This weekend thousands of California union members, working families and community leaders marched in Los Angeles protesting Walmart’s plan to open a store in the historic Chinatown neighborhood.
Marchers passed through the streets of Chinatown as they made their way from Los Angeles State Historic Park (known as the Cornfield) to the intersection of Broadway and Cesar Chavez Boulevard. Speakers called on city officials to reject Walmart’s proposal for the store.
The San Francisco Labor Council, the South Bay AFL-CIO Labor Council, the Orange County Labor Federation and the San Diego and Imperial Counties Labor Council joined the Los Angeles County Federation of Labor in the Saturday march.
Maria Elena Durazo, executive secretary-treasurer of the Los Angeles County Federation of Labor, said:
Walmart’s chief product is poverty. Walmart gets rich by keeping its employees poor; however, Walmart workers are organizing for decent wages and affordable benefits. They have the right to dignity and respect and Walmart can afford to do better. Until Walmart stops selling poverty, we don’t want it in Los Angeles.
After the march, the rally gathered underneath the Chinese dragons at the entrance into Chinatown. Grammy winners, singer-songwriters and members of the American Federation of Musicians (AFM Local 47) Tom Morello and Ben Harper gave performances in support of efforts to stop Walmart from coming to Los Angeles.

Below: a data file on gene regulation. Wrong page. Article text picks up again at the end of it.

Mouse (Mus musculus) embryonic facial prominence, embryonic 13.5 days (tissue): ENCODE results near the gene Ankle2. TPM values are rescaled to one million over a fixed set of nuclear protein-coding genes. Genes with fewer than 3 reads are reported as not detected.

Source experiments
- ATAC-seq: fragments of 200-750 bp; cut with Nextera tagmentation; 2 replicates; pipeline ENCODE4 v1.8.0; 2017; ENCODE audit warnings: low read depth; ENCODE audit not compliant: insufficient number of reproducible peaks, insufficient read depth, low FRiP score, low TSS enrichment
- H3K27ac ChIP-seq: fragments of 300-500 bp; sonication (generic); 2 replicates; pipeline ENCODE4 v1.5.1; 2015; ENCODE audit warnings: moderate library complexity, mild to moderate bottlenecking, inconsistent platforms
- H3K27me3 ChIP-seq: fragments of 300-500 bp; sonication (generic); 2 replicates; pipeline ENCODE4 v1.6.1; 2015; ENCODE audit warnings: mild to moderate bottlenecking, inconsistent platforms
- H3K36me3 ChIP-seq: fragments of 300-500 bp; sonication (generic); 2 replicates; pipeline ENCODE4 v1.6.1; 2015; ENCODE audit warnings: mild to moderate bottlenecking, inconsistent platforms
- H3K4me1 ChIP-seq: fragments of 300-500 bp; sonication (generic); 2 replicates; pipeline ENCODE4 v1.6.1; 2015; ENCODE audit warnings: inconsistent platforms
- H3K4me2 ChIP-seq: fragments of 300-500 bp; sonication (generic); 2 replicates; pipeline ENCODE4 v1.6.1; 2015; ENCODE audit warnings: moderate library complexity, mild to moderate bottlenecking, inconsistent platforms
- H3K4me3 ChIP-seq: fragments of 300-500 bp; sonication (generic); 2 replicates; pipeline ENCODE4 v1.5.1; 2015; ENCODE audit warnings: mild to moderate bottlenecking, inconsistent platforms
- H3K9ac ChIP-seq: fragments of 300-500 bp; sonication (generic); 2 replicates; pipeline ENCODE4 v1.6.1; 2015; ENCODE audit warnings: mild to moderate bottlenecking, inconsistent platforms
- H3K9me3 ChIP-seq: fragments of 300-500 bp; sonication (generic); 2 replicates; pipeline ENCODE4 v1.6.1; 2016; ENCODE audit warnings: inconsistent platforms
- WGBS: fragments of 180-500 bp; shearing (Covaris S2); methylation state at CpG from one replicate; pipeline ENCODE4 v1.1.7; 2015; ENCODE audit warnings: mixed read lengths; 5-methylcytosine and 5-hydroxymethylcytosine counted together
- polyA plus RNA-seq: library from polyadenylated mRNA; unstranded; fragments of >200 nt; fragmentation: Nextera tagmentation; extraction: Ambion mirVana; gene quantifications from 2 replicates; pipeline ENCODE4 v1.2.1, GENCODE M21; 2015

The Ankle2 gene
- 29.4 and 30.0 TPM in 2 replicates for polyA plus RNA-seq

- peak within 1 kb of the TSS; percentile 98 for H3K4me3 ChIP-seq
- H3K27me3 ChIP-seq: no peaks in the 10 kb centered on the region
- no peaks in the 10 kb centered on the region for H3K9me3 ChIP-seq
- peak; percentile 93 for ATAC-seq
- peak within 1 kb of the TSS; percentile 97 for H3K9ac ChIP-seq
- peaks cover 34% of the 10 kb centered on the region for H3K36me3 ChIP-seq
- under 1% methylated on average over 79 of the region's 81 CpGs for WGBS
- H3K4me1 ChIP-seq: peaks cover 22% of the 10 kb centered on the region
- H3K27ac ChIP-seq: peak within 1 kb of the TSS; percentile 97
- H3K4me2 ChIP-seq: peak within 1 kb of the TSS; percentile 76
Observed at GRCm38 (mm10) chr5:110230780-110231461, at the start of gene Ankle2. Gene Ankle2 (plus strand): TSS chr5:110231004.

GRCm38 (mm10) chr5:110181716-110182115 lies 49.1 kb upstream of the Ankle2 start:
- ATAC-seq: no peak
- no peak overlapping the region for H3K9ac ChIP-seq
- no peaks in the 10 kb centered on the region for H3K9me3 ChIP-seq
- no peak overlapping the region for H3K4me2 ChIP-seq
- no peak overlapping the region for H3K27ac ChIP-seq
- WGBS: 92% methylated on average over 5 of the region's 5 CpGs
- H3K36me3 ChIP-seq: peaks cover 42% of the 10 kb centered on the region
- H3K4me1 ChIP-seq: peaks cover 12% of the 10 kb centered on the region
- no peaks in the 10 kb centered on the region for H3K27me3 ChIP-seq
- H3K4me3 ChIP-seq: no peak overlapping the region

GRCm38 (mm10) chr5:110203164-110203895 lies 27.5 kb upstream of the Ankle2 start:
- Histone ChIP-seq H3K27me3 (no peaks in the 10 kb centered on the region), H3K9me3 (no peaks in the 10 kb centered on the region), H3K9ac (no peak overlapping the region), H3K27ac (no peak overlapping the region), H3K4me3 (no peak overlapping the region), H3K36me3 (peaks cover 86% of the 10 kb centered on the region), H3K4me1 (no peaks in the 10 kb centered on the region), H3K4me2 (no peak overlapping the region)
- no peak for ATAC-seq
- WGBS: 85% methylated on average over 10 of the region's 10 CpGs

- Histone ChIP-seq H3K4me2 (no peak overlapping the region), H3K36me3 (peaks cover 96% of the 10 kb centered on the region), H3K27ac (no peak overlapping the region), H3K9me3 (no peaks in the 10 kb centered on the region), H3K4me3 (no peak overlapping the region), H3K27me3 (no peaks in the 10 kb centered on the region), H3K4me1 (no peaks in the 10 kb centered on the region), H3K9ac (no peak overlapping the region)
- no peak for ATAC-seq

“We don’t want Walmart to destroy Chinatown and unique neighborhoods across L.A. and the United States just to make a few executives in the Walton family richer,” said Tom Morello, guitarist with Rage Against the Machine. Morello sang his popular “Union Song” and what he called the “uncensored version” of Woody Guthrie’s “This Land Is Your Land.” Ben Harper played “We Can’t End this Way.” Harper, a downtown Los Angeles resident, said Walmart would negatively affect his own community.
Check out Los Angeles County Federation of Labor’s Flickr slideshow of the march and rally here.